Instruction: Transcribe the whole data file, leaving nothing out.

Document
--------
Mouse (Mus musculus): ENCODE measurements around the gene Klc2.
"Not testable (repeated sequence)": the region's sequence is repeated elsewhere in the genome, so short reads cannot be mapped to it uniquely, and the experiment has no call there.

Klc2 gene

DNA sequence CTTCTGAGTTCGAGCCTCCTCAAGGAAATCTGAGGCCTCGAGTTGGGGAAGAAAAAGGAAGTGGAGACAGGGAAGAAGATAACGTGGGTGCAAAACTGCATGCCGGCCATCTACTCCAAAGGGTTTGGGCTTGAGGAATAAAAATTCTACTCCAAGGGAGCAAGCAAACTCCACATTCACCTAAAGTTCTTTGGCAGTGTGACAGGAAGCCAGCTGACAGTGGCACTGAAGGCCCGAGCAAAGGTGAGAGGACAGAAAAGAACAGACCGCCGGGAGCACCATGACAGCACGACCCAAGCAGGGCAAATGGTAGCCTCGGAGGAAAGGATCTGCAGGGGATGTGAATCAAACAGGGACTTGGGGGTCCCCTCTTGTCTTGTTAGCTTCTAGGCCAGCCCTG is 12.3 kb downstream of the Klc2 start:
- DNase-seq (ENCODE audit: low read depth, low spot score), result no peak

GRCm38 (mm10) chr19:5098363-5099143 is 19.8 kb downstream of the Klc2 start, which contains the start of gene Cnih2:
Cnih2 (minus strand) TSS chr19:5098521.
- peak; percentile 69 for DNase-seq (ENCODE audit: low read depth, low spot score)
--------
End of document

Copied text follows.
Mouse (Mus musculus): ENCODE measurements around the gene Klc2.
"Not testable (repeated sequence)": the region's sequence is repeated elsewhere in the genome, so short reads cannot be mapped to it uniquely, and the experiment has no call there.

Klc2 gene

DNA sequence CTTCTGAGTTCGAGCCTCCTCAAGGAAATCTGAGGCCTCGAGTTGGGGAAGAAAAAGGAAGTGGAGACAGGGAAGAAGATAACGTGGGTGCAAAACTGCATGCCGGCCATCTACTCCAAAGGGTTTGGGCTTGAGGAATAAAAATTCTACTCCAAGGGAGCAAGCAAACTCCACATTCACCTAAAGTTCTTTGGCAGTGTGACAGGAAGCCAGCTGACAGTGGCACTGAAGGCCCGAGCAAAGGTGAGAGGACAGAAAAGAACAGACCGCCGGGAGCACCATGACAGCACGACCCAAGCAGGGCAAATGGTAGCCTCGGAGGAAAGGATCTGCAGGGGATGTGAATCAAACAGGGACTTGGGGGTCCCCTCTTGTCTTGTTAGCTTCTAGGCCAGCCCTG is 12.3 kb downstream of the Klc2 start:
- DNase-seq (ENCODE audit: low read depth, low spot score), result no peak

GRCm38 (mm10) chr19:5098363-5099143 is 19.8 kb downstream of the Klc2 start, which contains the start of gene Cnih2:
Cnih2 (minus strand) TSS chr19:5098521.
- peak; percentile 69 for DNase-seq (ENCODE audit: low read depth, low spot score)